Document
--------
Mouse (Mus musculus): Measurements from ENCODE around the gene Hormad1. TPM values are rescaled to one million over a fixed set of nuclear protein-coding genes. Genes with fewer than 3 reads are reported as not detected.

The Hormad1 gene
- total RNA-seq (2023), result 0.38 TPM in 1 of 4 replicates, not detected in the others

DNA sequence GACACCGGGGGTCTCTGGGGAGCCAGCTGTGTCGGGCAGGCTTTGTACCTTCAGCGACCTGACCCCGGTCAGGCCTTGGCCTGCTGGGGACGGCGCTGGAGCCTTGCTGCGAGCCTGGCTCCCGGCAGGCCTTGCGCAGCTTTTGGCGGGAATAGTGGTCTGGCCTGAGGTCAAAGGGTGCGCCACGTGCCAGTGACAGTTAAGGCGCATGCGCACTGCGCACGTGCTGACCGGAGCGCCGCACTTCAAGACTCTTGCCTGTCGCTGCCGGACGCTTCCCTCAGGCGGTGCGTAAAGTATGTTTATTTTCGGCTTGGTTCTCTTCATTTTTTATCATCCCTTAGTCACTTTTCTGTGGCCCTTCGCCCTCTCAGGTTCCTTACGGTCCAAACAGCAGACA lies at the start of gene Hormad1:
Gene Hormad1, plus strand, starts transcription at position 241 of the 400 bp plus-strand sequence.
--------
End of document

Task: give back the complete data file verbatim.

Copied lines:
Mouse (Mus musculus): Measurements from ENCODE around the gene Hormad1. TPM values are rescaled to one million over a fixed set of nuclear protein-coding genes. Genes with fewer than 3 reads are reported as not detected.

The Hormad1 gene
- total RNA-seq (2023), result 0.38 TPM in 1 of 4 replicates, not detected in the others

DNA sequence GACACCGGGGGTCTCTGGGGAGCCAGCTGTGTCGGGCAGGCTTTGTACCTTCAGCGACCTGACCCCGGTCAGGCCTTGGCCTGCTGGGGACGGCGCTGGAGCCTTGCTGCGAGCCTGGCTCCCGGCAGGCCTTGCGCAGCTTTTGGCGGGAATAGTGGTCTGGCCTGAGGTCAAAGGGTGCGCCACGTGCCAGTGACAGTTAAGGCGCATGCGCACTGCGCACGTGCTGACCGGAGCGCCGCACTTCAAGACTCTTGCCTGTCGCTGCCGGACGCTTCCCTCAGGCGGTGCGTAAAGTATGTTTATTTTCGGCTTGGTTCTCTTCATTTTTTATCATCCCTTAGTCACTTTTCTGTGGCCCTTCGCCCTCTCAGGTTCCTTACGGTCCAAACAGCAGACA lies at the start of gene Hormad1:
Gene Hormad1, plus strand, starts transcription at position 241 of the 400 bp plus-strand sequence.